I was 19 years old when I first left home after saving for only 4 months, booking a round-the-world ticket and quitting my job. Over that first year, I went to very developed countries like New Zealand, Australia and America. When someone tried to tell me that travelling was a privilege I would get mad about it.
Why is it a privilege that I worked 3 jobs, lived at home and bailed on nights out to save every penny? I earned that money, I worked hard and saved harder, I deserved that first round the world trip and I didn’t have my parents pay for it all, that’s all privilege is, right? Having someone else pay for you?
It wasn’t until I spent two months in Bangladesh that I had my first experience of a developing country and I started to realise that, for some people, there’s so much more to travel than just ‘quitting your job and leaving’. I had it easy, with my supportive parents and the ease of walking into any hospo job I wanted. I realised how privilege can show in many forms, and how it affects people in different ways.
Think about where you were born.
I don’t think it’s a privilege that your mother gave birth to you in a certain country, it’s something you had no control over, but your home country can change your options drastically. If you’re from places like the UK or the US then it’s easy to get a passport and very rare that your visa will be denied for any country, if you even need one in the first place.
Now if you’re from another country you might not even be able to get a passport, let alone visa-free entry. An online friend of mine has been denied her UK visa multiple times purely for the fact that she comes from Bangladesh. So if you have a powerful passport and you can afford to get it, then that’s a privilege many do not have.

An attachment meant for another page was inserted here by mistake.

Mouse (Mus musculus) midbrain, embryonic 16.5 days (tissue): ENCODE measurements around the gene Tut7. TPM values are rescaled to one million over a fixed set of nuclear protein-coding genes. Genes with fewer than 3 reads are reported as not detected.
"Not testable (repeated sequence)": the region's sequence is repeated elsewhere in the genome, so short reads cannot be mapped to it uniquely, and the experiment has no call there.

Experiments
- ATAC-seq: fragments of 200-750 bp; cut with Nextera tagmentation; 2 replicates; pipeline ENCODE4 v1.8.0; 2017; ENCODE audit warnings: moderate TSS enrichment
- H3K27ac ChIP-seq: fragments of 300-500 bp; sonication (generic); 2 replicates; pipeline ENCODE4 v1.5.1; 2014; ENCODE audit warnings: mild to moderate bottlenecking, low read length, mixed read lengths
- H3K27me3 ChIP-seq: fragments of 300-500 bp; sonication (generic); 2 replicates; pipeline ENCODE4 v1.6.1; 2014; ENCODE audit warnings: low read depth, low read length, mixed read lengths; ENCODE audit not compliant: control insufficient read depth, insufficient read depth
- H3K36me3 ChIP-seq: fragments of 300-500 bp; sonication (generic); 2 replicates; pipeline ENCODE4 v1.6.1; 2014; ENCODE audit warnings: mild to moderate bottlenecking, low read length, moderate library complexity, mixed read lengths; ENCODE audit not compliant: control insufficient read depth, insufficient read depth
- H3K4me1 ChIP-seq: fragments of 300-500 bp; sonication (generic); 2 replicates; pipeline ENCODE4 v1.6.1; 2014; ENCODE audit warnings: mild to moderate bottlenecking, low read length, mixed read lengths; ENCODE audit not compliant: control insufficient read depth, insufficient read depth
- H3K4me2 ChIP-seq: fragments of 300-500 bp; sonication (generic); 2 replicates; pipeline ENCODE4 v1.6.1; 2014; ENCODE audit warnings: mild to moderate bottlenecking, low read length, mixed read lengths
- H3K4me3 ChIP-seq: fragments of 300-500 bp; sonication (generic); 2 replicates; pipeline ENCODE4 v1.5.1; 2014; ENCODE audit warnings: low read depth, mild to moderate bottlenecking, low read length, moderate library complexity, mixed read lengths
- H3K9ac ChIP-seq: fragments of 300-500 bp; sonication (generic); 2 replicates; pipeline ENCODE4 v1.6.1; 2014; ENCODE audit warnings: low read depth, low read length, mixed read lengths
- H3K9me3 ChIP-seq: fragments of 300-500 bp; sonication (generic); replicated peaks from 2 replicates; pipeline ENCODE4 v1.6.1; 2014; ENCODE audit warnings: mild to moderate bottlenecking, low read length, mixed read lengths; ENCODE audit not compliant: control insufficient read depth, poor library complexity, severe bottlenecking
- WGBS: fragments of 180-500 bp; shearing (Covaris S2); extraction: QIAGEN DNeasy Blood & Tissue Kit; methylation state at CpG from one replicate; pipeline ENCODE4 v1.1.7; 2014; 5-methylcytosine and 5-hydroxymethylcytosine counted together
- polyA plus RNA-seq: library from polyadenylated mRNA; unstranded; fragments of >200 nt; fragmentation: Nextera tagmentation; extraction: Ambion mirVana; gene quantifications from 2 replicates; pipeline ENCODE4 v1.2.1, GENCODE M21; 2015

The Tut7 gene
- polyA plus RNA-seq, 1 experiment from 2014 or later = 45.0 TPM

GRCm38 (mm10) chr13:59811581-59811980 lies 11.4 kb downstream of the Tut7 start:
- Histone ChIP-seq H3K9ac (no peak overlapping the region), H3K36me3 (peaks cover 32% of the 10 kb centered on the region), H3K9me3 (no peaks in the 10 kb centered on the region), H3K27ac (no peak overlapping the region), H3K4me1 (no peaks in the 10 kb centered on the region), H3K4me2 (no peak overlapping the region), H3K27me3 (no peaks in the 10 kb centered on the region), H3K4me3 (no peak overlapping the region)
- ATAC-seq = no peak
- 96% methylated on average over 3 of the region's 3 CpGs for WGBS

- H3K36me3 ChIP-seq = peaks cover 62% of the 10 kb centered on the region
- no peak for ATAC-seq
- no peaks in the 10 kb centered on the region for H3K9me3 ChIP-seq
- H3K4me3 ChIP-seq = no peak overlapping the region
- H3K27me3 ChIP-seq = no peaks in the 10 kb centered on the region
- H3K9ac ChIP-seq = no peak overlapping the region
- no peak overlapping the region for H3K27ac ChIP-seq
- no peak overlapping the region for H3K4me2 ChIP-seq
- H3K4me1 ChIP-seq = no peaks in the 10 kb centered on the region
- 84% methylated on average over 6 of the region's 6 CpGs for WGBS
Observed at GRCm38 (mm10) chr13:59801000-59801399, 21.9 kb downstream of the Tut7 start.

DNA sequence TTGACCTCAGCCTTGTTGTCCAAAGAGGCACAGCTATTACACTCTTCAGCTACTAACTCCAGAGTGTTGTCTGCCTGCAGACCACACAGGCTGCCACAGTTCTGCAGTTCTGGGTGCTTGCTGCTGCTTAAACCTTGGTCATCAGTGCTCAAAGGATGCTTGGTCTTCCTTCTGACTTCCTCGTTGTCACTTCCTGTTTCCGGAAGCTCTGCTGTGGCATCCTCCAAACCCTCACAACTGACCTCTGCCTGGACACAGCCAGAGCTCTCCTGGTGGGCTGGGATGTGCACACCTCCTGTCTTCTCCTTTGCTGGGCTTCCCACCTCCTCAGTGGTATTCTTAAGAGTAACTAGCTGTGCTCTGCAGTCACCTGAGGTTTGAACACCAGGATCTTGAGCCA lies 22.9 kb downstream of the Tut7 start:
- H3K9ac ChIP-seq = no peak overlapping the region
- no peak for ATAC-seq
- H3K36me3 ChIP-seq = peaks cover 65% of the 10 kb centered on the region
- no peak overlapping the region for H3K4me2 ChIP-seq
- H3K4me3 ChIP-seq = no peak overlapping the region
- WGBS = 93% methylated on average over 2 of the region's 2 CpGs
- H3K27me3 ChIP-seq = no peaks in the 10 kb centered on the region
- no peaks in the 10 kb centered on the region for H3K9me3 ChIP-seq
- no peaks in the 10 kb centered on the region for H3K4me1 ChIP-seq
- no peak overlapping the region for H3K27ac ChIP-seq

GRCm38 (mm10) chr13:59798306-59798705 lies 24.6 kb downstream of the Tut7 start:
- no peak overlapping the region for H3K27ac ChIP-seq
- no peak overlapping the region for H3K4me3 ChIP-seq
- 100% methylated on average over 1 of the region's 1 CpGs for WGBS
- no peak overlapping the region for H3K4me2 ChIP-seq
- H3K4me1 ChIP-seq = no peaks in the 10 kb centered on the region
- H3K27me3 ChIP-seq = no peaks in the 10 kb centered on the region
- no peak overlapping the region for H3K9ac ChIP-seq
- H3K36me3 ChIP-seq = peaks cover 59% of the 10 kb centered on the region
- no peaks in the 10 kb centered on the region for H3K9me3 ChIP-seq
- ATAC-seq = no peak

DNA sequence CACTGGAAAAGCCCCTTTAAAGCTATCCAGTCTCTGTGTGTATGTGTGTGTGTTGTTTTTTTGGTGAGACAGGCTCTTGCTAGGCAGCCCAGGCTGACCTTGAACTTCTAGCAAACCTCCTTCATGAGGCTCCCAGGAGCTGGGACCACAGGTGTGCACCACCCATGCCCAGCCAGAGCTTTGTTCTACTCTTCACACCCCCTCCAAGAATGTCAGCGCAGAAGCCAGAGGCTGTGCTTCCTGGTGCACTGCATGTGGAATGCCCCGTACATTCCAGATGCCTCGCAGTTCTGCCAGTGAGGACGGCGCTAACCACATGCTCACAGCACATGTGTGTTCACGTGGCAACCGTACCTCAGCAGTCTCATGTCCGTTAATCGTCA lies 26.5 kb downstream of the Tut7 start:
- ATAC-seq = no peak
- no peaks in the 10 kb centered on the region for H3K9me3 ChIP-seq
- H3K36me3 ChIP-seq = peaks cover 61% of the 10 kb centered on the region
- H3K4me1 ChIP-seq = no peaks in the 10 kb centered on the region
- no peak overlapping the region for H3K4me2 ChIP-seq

Think about your last job.
Did it pay well? Were you able to pay your rent, buy food and still have a little leftover for something nice? Did you save anything each month? If someone asked me these questions the answer to all of them would be ‘yes, of course’. I’ve always had more than one job at a time that pays above minimum wage and has enabled me to save hundreds of pounds or dollars a month.
What about the folk living in other countries, people who earn in a month what you earn in a week? Do you think they can answer yes to all of those questions? Of course, some of them could… but I bet many can’t. And if they saved the same amount as you, their currency might not go as far thanks to the exchange rates from one country to the next. So if your job allows you to save enough to jet off for the weekend, then that’s a privilege many don’t have either.
Think about your home life.
If you’re anything like me you don’t have a care in the world. You’re pretty healthy, you have skills that allow you to work anywhere in the world, no one relying on you, a family that supports you and parents who will help you out in a crisis. Do you realise how privileged you are to have all of that?
That’s not the case with a lot of people. For some there are serious health complications, they might have a family to take care of, or maybe they can only just make ends meet. Any one of these reasons can change your life and affect the way you travel. If you’re as lucky as me, or you can still travel without letting these things hold you back, then that’s also a privilege many don’t have.
So the next time someone tells you that travel isn’t about privilege, think about these things. It’s not just luck and hard work. It’s all of these factors, and many more, that help you leave home and travel the world. The next time you hear someone say “just quit your job and go” (and I’m as guilty as anyone for saying this so often) then remind them that if they’re in a position to do that, then that is a privilege.
Do you have any thoughts on privilege while travelling? Maybe you agree with me or think I’m full of it. Either way, let me know in the comments below!